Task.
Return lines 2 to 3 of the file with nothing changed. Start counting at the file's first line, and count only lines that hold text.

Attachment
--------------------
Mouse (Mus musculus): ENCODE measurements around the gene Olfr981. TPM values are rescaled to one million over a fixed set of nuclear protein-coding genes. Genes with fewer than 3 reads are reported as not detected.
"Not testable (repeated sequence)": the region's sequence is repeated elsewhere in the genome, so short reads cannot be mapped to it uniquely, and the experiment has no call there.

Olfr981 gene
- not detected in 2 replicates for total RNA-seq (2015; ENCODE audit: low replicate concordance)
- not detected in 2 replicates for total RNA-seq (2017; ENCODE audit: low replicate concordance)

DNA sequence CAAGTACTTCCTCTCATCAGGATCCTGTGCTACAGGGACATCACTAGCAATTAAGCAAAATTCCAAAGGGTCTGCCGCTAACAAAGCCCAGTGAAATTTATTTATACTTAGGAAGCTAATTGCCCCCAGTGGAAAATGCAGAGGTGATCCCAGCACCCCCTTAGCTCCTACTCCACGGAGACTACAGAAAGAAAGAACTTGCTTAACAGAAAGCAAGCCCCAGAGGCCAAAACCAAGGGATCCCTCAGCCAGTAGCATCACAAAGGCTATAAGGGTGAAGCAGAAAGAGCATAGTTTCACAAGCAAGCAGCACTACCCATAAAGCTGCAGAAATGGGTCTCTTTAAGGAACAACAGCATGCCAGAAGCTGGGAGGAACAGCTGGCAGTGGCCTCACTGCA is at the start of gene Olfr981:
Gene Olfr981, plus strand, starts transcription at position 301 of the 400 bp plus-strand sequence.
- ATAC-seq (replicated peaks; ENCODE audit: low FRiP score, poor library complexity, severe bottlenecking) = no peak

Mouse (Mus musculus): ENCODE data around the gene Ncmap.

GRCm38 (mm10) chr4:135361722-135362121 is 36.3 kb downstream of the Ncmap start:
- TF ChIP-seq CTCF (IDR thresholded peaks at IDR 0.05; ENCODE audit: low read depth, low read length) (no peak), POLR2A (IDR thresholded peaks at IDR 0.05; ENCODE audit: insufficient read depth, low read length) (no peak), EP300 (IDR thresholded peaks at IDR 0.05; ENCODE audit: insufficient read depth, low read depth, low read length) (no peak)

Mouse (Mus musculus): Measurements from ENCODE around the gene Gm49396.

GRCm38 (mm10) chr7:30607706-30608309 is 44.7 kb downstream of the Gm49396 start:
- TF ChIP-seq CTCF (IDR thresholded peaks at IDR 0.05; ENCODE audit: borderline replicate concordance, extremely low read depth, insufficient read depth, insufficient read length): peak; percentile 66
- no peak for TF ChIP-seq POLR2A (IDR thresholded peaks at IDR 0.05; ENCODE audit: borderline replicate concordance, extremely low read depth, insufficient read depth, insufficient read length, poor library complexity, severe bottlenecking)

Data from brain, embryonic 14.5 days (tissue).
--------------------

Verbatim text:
"Not testable (repeated sequence)": the region's sequence is repeated elsewhere in the genome, so short reads cannot be mapped to it uniquely, and the experiment has no call there.

Olfr981 gene